United States House delegation asserted on Dalai Lama, only saw what China showed of Tibet

Leader Pelosi and Members of the Congressional Delegation  in Lhasa, Tibet. (Photo courtesy: democraticleader.gov)
Leader Pelosi and Members of the Congressional Delegation in Lhasa, Tibet. (Photo courtesy: democraticleader.gov)

(TibetanReview.net, Nov19, 2015) – In further details on a visit to Tibet and China in the second week of this month by a delegation of seven US House democrats led by House Democrat and Minority Leader Nancy Pelosi, one prominent member has said there were “heated exchanges” with Chinese officials as the visitors called on Beijing to renew dialogue with Tibet’s exiled spiritual leader, the Dalai Lama, reported AP Nov 18.

The report cited Rep Jim McGovern as saying the visit was an important gesture by the Chinese government but “too often” the delegation heard characterizations of Tibet and the Dalai Lama that reflected old prejudices.

“I believe that the Dalai Lama is part of the solution, not the problem, to resolving the issues confronting Tibetan autonomy,” McGovern was quoted as saying, calling for genuine dialogue to address the concerns of Tibetans who are seeking more autonomy, the freedom to practice their Buddhist religion and preservation of their culture.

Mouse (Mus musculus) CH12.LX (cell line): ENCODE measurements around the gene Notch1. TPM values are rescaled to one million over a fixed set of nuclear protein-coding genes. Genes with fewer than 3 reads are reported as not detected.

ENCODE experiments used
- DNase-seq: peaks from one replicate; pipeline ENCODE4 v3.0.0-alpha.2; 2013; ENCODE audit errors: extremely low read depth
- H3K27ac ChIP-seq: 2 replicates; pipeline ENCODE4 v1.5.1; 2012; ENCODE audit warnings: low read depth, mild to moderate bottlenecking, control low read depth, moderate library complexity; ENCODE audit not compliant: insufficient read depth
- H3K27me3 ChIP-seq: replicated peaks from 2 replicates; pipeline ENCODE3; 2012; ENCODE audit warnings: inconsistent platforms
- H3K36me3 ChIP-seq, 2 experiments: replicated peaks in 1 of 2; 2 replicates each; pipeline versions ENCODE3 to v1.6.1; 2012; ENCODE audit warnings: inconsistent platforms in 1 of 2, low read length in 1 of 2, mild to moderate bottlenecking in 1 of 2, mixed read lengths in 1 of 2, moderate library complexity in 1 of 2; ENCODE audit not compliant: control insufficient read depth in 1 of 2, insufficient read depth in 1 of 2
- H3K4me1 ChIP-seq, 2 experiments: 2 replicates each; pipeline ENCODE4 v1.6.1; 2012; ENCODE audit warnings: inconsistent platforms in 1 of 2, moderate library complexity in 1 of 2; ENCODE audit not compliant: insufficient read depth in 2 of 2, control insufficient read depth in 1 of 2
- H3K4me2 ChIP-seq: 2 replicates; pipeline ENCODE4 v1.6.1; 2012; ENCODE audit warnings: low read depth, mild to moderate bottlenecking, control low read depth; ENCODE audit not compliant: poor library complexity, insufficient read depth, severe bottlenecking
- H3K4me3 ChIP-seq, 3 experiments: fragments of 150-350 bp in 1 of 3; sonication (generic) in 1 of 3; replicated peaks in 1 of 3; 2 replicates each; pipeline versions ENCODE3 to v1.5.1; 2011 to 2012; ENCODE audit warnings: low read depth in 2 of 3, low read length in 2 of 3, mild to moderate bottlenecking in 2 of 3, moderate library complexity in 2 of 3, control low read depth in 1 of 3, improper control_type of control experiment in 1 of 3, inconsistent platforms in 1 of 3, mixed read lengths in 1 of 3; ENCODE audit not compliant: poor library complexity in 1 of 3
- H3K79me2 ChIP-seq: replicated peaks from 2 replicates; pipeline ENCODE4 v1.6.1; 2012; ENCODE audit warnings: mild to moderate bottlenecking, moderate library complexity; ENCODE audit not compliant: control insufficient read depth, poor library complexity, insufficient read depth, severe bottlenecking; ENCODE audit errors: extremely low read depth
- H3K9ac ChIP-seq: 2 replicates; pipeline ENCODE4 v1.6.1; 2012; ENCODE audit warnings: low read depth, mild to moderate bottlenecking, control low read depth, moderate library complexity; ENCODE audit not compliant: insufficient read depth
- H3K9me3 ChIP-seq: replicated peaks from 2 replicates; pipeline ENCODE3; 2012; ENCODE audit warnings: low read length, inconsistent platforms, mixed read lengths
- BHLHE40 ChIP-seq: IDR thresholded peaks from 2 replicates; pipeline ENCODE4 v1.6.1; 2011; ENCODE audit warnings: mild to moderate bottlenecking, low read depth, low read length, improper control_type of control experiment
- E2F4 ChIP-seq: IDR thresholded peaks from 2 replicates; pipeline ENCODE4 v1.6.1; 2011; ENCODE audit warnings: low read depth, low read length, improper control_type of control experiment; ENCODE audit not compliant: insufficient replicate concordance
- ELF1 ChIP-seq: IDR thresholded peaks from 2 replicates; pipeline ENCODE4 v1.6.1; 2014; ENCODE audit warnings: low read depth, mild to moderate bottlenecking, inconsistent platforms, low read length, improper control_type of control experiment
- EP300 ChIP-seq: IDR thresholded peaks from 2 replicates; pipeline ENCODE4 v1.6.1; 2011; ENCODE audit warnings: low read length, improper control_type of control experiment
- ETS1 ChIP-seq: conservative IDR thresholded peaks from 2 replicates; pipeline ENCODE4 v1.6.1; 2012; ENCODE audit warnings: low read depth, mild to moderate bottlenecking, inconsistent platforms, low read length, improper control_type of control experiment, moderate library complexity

Reuters Nov 17 cited Pelosi as saying an opportunity existed to find “common ground” with Chinese authorities on Tibet. It cited her as saying that while Chinese President Xi Jinping had rejected independence for Tibet, the United States and the Dalai Lama only wanted autonomy.

“So if they (Chinese authorities) think it is about independence, he (Dalai Lama) says it’s about autonomy, we only support autonomy … then I think there is an opportunity to find common ground,” she was quoted as saying at a news conference.

McGovern has said the delegation only saw what Chinese officials wanted them to see in Tibet, but at Pelosi’s insistence, visited religious sites too.

He has said the delegation came away uncertain about what steps the Chinese government was willing to take on reconciliation in Tibet, but not feeling “the door was entirely closed to anything,” including to opening a US consulate in the regional capital of Lhasa.

“Some discussions were more heated than others and there were some discussions that I felt signaled openness to a constructive dialogue,” McGovern has added.

The AP report cited Pelosi as saying the delegation’s visit, which also included Hong Kong and Beijing, followed an invitation to “come see for yourself” when she raised congressional concerns over human rights with Chinese President Xi Jinping during the latter’s Washington visit in Sep 2015.


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